Haider Jaber thought life as a gay man was harsh under Saddam Hussein. Then came the invasion. And the aftermath. Brian Whitaker reports.
This article originally appeared in GT magazine, March 2007.
By the time he reached his teens, Haider Jaber knew he was different. Maybe it was the way he walked or talked, but other kids noticed it too. Some of them used to hit him or throw stones.
“They would gather round and call me ‘gay boy’, ‘woman’ or ask me to suck their penis,” he said.
“Sometimes, I would have to wait in school until everyone else had gone for my parents to collect me, or I would take very long routes home to avoid them.”
In many countries Haider would have had people to help and support him, but growing up gay in Saddam Hussein’s Iraq there was little chance of that. “In my society it was something that I had to hide,” he said.
After finishing at school, Haider went on to study medicine at a university in Baghdad, where he hoped the students would be a little more understanding. As a precaution, he tried to hide his gayness and “hung around with girls a lot” but it didn’t do much good. “People still suspected that I was gay and some of the older students abused me,” he recalled.
In the meantime, he was secretly having an affair with Alaa, who he had met in a video shop.
“Alaa was interested in western music and movies just like me, and we shared a lot of things in common,” Haider said.
They were friends for a year without discussing anything about their sexuality - though eventually they became lovers.
Haider was in the midst of his final exams when Alaa urged him to have a break by going for a drive.
“He thought it would be nice to take me out from the environment of studying and revising. We went to a bridge where it was romantic … I used to like that place and he knew that.”
Just as were kissing, the Iraqi police spotted them.
“We were pulled out of the car and the policemen were very aggressive,” Haider said. “One of them slapped me on my cheeks very hard and I started crying. They dragged me into the police car and they told Alaa to follow.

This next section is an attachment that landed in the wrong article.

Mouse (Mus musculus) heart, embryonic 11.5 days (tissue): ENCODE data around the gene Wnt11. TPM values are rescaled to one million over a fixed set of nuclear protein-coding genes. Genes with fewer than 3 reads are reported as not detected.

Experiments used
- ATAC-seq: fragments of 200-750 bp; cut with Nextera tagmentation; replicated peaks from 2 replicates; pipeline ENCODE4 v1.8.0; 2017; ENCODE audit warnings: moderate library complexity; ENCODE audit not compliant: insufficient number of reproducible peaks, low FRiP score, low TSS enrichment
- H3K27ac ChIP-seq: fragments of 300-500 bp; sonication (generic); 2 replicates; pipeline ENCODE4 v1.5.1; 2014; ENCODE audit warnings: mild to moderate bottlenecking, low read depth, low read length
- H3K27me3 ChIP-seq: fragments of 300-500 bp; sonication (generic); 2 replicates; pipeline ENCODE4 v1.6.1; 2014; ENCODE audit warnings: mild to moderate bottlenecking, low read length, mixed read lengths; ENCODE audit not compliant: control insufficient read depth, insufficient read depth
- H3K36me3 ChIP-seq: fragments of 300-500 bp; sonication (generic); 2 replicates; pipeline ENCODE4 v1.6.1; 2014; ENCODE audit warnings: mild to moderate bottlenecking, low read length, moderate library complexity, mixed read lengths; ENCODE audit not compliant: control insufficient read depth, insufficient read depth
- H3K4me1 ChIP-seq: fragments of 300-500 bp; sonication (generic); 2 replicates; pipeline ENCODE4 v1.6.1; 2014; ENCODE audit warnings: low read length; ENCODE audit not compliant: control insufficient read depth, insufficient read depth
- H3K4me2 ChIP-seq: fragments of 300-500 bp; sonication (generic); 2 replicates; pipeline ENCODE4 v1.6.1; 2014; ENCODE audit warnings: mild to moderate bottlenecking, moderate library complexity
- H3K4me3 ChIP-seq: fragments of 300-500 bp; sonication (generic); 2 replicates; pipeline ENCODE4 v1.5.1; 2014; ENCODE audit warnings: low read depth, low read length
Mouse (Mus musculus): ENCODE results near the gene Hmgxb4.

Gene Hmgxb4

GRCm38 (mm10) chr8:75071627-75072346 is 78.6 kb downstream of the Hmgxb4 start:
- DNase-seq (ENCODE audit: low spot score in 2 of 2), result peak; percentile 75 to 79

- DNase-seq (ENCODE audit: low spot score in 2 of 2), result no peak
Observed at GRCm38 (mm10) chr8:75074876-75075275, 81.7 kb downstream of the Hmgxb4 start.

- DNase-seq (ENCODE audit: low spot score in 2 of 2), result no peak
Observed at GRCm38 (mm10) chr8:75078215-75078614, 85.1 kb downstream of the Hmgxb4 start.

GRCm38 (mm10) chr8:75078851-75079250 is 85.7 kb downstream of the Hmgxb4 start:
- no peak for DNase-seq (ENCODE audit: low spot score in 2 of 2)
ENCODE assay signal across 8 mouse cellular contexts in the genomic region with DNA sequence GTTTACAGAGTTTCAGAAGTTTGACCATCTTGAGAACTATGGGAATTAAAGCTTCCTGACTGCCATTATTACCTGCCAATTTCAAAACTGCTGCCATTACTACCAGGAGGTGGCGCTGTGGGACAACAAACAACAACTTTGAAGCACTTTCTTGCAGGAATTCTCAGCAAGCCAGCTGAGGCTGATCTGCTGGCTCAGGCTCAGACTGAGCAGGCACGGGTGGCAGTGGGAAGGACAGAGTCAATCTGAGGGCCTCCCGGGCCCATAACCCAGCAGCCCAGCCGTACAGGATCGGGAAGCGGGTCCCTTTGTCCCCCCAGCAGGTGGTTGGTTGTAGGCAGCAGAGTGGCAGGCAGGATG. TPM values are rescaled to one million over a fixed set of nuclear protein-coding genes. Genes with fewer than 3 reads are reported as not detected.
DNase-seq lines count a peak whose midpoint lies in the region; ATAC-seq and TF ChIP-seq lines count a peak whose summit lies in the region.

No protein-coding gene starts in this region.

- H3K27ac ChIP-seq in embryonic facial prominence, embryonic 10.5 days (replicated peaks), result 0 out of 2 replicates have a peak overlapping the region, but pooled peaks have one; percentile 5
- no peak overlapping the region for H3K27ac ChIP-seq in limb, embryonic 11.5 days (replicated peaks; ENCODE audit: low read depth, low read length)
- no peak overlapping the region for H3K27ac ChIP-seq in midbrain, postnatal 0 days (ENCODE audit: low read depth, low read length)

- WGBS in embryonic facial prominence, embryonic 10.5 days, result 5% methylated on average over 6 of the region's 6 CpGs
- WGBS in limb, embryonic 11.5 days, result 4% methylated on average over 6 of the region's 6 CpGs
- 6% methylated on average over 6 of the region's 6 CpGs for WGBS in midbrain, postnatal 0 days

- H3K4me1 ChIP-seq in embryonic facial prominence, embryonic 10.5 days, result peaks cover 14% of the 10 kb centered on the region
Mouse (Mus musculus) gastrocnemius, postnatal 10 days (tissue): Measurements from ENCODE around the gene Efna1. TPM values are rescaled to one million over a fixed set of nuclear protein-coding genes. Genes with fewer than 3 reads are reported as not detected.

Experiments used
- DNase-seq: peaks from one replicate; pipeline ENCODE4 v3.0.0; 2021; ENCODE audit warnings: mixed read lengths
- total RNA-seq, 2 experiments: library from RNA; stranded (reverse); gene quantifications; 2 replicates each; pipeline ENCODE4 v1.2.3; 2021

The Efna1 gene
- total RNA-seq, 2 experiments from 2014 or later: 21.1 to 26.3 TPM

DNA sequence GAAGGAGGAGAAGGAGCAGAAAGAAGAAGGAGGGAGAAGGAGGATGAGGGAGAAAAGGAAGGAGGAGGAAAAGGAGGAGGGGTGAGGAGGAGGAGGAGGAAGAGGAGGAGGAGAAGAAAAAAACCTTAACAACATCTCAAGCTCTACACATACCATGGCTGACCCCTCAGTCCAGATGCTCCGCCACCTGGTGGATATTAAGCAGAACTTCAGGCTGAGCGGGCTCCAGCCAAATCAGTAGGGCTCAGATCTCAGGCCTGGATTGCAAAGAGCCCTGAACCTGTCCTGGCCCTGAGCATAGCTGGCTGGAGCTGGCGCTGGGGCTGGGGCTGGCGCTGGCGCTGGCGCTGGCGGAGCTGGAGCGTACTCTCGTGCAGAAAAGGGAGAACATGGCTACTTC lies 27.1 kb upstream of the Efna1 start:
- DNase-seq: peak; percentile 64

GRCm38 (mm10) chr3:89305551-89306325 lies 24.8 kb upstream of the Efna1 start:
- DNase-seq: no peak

“I was begging them and telling them I had done nothing wrong. They said: ‘son of a bitch, we will fuck your mother and sister in front of you’, ‘we’ll put the pistol in your ass if you keep moaning’, and a lot of other things.
“They drove towards the police station but did not actually get into the building. We were driven a bit away from the police station and then taken out of the cars. It came about that they basically wanted money.
“They said we should pay them so that they would leave us alone. They asked for about $1,000 dollars in the beginning. I was only a student and we said we could not afford it. They agreed at last on $400.”
In comparison with today, those were the good times for gay Iraqis. Since the overthrow of Saddam Hussein Iraq has been engulfed in a new kind of tyranny as militias and vigilante groups roam the streets, enforcing their own rules and imposing mob justice on those whose behaviour they disapprove of.
When the war began in 2003, Haider was working as a doctor in a Baghdad hospital and had struck up another relationship - this time with Ali, who he had met in a clothes shop.
“I used to be seen going to my house with Ali,” he said. “People then started to approach both of us asking us why were we going home together. They were men from the neighbouring houses and men who used to own shops there.
“At the end of 2003, I was coming back from the hospital and I was stopped by about four or five men, one of whom I knew as he was a neighbour.
“I tried to walk away but I was grabbed by the collar of my shirt. They asked me about Ali and why was I bringing him to the neighbourhood. I said he was just a friend of mine. They said they knew I was having sex with him. I denied it. They said that if they saw this man [Ali] again in that area, they would cut his legs off.
“They told me that I had to change … That I had to be heterosexual. I had to marry a woman. I was told to grow a moustache and beard.
“I was told not to wear jeans or tight clothes and that I must not grow my hair long and that I should not wear bright colours or shirts with English writings or western style. I must attend the mosque frequently for prayers and lectures to be a good man. They said they had decided not to execute me but to change me.